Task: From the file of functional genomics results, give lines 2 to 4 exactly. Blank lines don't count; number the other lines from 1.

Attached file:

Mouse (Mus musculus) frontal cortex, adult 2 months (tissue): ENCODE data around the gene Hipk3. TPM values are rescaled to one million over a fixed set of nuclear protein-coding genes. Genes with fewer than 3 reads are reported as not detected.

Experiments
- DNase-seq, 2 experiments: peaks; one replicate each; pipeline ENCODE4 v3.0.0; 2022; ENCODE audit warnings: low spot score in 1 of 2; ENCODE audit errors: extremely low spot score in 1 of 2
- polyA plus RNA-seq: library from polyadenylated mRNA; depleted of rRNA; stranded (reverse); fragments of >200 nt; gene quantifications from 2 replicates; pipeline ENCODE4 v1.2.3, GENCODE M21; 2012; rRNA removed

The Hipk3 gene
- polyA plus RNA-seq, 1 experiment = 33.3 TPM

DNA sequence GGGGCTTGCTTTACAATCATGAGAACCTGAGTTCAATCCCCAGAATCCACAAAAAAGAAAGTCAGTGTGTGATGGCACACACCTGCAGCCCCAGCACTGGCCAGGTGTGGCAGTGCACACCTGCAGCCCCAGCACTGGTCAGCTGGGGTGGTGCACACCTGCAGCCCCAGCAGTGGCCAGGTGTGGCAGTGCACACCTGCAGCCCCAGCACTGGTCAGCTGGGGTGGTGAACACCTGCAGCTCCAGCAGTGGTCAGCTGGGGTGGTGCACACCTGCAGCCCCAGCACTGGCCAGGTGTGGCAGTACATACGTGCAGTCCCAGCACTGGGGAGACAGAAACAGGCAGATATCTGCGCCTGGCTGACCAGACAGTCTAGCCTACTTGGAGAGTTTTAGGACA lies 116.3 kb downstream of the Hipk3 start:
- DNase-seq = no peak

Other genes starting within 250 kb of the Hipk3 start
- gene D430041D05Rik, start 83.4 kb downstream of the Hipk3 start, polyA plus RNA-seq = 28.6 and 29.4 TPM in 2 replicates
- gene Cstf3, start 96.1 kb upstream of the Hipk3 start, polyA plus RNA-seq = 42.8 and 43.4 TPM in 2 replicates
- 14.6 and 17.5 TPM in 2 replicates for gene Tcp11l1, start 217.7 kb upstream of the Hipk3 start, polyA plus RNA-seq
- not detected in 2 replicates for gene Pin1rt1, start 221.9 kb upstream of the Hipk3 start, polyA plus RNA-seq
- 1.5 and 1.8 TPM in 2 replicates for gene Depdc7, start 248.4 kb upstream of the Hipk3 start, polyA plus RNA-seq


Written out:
Experiments
- DNase-seq, 2 experiments: peaks; one replicate each; pipeline ENCODE4 v3.0.0; 2022; ENCODE audit warnings: low spot score in 1 of 2; ENCODE audit errors: extremely low spot score in 1 of 2
- polyA plus RNA-seq: library from polyadenylated mRNA; depleted of rRNA; stranded (reverse); fragments of >200 nt; gene quantifications from 2 replicates; pipeline ENCODE4 v1.2.3, GENCODE M21; 2012; rRNA removed